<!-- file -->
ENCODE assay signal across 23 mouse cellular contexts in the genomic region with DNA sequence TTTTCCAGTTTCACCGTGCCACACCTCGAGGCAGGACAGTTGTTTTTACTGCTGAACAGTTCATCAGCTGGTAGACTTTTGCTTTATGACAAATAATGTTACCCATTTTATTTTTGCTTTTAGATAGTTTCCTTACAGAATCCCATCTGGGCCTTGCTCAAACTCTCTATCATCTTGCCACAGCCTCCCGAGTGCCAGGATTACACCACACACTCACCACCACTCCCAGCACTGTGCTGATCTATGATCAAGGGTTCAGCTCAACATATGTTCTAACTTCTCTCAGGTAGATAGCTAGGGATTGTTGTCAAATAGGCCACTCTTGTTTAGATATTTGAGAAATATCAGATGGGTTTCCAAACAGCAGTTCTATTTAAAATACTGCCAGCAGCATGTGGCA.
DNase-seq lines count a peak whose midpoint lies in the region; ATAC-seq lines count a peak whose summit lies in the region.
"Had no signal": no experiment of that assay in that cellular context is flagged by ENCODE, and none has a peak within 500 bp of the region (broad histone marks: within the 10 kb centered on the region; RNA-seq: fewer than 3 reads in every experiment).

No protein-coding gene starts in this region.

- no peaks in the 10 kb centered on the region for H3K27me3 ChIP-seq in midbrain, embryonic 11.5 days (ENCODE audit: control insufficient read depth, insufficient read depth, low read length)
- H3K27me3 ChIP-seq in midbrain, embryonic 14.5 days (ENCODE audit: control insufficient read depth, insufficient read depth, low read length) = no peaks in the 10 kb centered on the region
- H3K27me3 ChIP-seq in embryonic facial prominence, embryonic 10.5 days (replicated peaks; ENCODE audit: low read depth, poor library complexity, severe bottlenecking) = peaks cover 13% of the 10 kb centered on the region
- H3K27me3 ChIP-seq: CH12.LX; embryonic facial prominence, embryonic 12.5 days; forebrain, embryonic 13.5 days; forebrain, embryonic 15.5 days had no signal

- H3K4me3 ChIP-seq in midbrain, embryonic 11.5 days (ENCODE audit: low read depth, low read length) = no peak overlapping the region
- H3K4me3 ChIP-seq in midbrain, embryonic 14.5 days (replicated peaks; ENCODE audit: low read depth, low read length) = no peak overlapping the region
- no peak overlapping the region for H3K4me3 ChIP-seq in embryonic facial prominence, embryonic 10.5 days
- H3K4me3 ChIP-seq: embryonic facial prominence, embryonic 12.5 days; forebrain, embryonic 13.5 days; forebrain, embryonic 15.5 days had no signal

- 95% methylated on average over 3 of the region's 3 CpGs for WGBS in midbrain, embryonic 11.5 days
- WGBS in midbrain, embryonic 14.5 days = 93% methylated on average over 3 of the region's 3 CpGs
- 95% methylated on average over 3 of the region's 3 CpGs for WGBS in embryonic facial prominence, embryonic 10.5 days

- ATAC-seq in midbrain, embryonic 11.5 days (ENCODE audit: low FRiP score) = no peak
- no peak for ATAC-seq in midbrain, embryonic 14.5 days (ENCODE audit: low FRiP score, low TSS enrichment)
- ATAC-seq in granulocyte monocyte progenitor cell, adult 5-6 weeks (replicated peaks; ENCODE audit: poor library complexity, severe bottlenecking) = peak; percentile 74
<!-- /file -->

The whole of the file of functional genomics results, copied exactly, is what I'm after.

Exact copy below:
ENCODE assay signal across 23 mouse cellular contexts in the genomic region with DNA sequence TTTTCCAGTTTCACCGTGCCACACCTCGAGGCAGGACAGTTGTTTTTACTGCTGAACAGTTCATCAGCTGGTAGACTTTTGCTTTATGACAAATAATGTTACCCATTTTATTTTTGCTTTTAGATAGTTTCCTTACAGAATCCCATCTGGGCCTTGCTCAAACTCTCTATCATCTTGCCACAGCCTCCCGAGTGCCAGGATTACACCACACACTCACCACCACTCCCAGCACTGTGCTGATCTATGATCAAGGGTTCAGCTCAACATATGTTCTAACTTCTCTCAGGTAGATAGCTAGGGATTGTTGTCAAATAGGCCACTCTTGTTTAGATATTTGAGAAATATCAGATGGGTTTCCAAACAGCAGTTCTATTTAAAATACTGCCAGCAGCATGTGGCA.
DNase-seq lines count a peak whose midpoint lies in the region; ATAC-seq lines count a peak whose summit lies in the region.
"Had no signal": no experiment of that assay in that cellular context is flagged by ENCODE, and none has a peak within 500 bp of the region (broad histone marks: within the 10 kb centered on the region; RNA-seq: fewer than 3 reads in every experiment).

No protein-coding gene starts in this region.

- no peaks in the 10 kb centered on the region for H3K27me3 ChIP-seq in midbrain, embryonic 11.5 days (ENCODE audit: control insufficient read depth, insufficient read depth, low read length)
- H3K27me3 ChIP-seq in midbrain, embryonic 14.5 days (ENCODE audit: control insufficient read depth, insufficient read depth, low read length) = no peaks in the 10 kb centered on the region
- H3K27me3 ChIP-seq in embryonic facial prominence, embryonic 10.5 days (replicated peaks; ENCODE audit: low read depth, poor library complexity, severe bottlenecking) = peaks cover 13% of the 10 kb centered on the region
- H3K27me3 ChIP-seq: CH12.LX; embryonic facial prominence, embryonic 12.5 days; forebrain, embryonic 13.5 days; forebrain, embryonic 15.5 days had no signal

- H3K4me3 ChIP-seq in midbrain, embryonic 11.5 days (ENCODE audit: low read depth, low read length) = no peak overlapping the region
- H3K4me3 ChIP-seq in midbrain, embryonic 14.5 days (replicated peaks; ENCODE audit: low read depth, low read length) = no peak overlapping the region
- no peak overlapping the region for H3K4me3 ChIP-seq in embryonic facial prominence, embryonic 10.5 days
- H3K4me3 ChIP-seq: embryonic facial prominence, embryonic 12.5 days; forebrain, embryonic 13.5 days; forebrain, embryonic 15.5 days had no signal

- 95% methylated on average over 3 of the region's 3 CpGs for WGBS in midbrain, embryonic 11.5 days
- WGBS in midbrain, embryonic 14.5 days = 93% methylated on average over 3 of the region's 3 CpGs
- 95% methylated on average over 3 of the region's 3 CpGs for WGBS in embryonic facial prominence, embryonic 10.5 days

- ATAC-seq in midbrain, embryonic 11.5 days (ENCODE audit: low FRiP score) = no peak
- no peak for ATAC-seq in midbrain, embryonic 14.5 days (ENCODE audit: low FRiP score, low TSS enrichment)
- ATAC-seq in granulocyte monocyte progenitor cell, adult 5-6 weeks (replicated peaks; ENCODE audit: poor library complexity, severe bottlenecking) = peak; percentile 74